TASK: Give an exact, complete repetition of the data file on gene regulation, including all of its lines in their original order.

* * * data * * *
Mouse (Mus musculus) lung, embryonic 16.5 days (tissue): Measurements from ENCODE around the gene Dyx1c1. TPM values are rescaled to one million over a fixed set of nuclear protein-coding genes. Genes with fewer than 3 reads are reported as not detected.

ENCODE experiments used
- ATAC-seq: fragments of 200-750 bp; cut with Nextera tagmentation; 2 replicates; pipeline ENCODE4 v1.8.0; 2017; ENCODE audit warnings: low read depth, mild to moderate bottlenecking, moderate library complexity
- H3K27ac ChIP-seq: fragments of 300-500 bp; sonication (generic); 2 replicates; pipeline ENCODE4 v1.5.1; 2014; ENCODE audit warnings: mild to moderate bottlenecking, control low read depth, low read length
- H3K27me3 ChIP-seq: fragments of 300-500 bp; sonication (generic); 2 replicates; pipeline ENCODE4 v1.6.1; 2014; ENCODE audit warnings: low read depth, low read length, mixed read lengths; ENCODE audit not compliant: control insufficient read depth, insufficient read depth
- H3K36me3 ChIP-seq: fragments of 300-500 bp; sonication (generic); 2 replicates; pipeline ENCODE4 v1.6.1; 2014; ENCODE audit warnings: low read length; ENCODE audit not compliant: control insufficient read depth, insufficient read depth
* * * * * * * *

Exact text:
Mouse (Mus musculus) lung, embryonic 16.5 days (tissue): Measurements from ENCODE around the gene Dyx1c1. TPM values are rescaled to one million over a fixed set of nuclear protein-coding genes. Genes with fewer than 3 reads are reported as not detected.

ENCODE experiments used
- ATAC-seq: fragments of 200-750 bp; cut with Nextera tagmentation; 2 replicates; pipeline ENCODE4 v1.8.0; 2017; ENCODE audit warnings: low read depth, mild to moderate bottlenecking, moderate library complexity
- H3K27ac ChIP-seq: fragments of 300-500 bp; sonication (generic); 2 replicates; pipeline ENCODE4 v1.5.1; 2014; ENCODE audit warnings: mild to moderate bottlenecking, control low read depth, low read length
- H3K27me3 ChIP-seq: fragments of 300-500 bp; sonication (generic); 2 replicates; pipeline ENCODE4 v1.6.1; 2014; ENCODE audit warnings: low read depth, low read length, mixed read lengths; ENCODE audit not compliant: control insufficient read depth, insufficient read depth
- H3K36me3 ChIP-seq: fragments of 300-500 bp; sonication (generic); 2 replicates; pipeline ENCODE4 v1.6.1; 2014; ENCODE audit warnings: low read length; ENCODE audit not compliant: control insufficient read depth, insufficient read depth